Germany’s first title win since since reunification helped bridge a divide beyond the borders of a grass pitch. A semi-final win against host England was the hallmark of their message of unity.
"Achtung! Surrender - For you Fritz, ze Euro 96 Championship is over!" screamed the front page of the Daily Mirror, a British tabloid. It was a lazy attempt to drum up fervor among English fans at a time when the animosity levels towards the Germany were low.
Nevertheless, surrender wasn't on the cards in one of the fiercest and most memorable semifinals seen at the European Championships. Football had come home that summer and Germany were taking on tournament hosts England, who were out to avenge a heartbreak from six years prior, riding on a wave of passion and patriotism.
Bridging the divide
As a side which had contributed greatly to "30 years of hurt," as the song goes, Germany were trying to heal wounds of their own and were eyeing a first title win since the fall of the Berlin Wall in 1989.
Captain at the time, Jürgen Klinsmann has since said the integration of the likes of Euro 96 Player of the Tournament Matthias Sammer, "helped a lot in this cultural change, because they were idols for the East Germans." That summer football "accelerated the process" of bridging the divide.
The British tabloids were typically fervent
The only blemish on their Euro 96 record was a goalless group game with Italy — 90 minutes goalkeeper Andy Köpke will look back on fondly, striker Sammer less so. An ill-tempered quarter-final win over Croatia came at the cost of losing top scorer Klinsmann to injury and, not to help matters, Germany got off on the wrong foot at Wembley.
Inside three minutes, tournament top scorer Alan Shearer converted a trademark header as the hosts' euphoria cocktailed with a full-blooded approach to the opening exchanges. Some of the challenges going in were not for the faint-hearted.
‘A special match'
German coach Berti Vogt's charges shrugged off the set back and stemmed the flood of emotions by leveling the score less than 15 minutes later when Klinsmann's replacement Stefan Kuntz ghosted past Stuart Pearce to equalize.
"It was the greatest achievement of all, in my head and at that time, to play at the old Wembley," Kuntz told reporters in 2017. "It was one of the last games there and to play against England, in England, with the history of 1966 and everything, it was a very special game."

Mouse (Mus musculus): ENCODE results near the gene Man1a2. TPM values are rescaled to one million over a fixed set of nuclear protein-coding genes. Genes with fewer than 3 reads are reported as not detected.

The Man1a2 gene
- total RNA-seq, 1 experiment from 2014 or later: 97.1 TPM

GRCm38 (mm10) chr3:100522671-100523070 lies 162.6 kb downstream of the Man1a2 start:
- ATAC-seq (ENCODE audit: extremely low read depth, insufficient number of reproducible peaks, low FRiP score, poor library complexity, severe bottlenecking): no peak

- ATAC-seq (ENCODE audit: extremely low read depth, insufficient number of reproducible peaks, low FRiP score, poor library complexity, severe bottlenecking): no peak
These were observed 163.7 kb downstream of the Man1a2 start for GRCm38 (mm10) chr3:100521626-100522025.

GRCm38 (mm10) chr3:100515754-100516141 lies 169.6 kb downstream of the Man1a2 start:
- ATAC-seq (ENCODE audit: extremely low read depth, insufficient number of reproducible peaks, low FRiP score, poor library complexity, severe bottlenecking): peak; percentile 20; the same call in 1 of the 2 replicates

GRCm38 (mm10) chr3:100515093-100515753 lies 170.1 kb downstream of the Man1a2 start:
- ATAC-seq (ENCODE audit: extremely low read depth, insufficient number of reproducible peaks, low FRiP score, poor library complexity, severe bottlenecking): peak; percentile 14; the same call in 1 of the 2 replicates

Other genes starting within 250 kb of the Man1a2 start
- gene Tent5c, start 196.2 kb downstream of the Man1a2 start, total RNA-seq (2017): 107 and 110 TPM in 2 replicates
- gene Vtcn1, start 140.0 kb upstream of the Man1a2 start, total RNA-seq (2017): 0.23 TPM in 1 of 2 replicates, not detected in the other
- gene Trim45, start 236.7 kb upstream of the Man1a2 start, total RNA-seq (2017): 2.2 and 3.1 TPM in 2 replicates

"The team is the star" was Vogt's mantra, and resilience was a defining characteristic. Klinsmann has since admitted that "Italy were a bit better and England had a great team," but he believes Germany proved that "even if we were not the best team, we had the greatest will."
Germany's "will" came to the fore as they survived a greater share of the scares in a dogged affair. Locked at 1-1 just like at Italia '90, the threat of the Golden Goal rule truly released the shackles of both sides in a pulsating encounter that had everything — except a knockout blow.
Darren Anderton hit the post for England, Andy Möller stung the palms of David Seaman before Kuntz rose highest from a corner to score what would have been the winner, only to have it chalked off for a foul that was commonplace in penalty boxes in the 90s.
Paul Gascoigne's agonizing six-yard-box lunge and Christian Ziege's misplaced toe-poke became iconic images of the chances spurned, resulting in a penalty shootout and a delightful sense of deja vu for Germany.
Möller, knowing he'd miss the final after being booked, made his final act of the tournament one to crush the hosts as he converted following Gareth Southgate's miss.
Just like in 1990, the win over England fuelled the fire that fashioned another successful title tilt — the first for the newly unified Germany. Vogt's squad became idols when they beat the Czech Republic with a Oliver Bierhoff's Golden Goal four days later, but it was the semifinal triumph over England which really sent the biggest message, far beyond the pitch.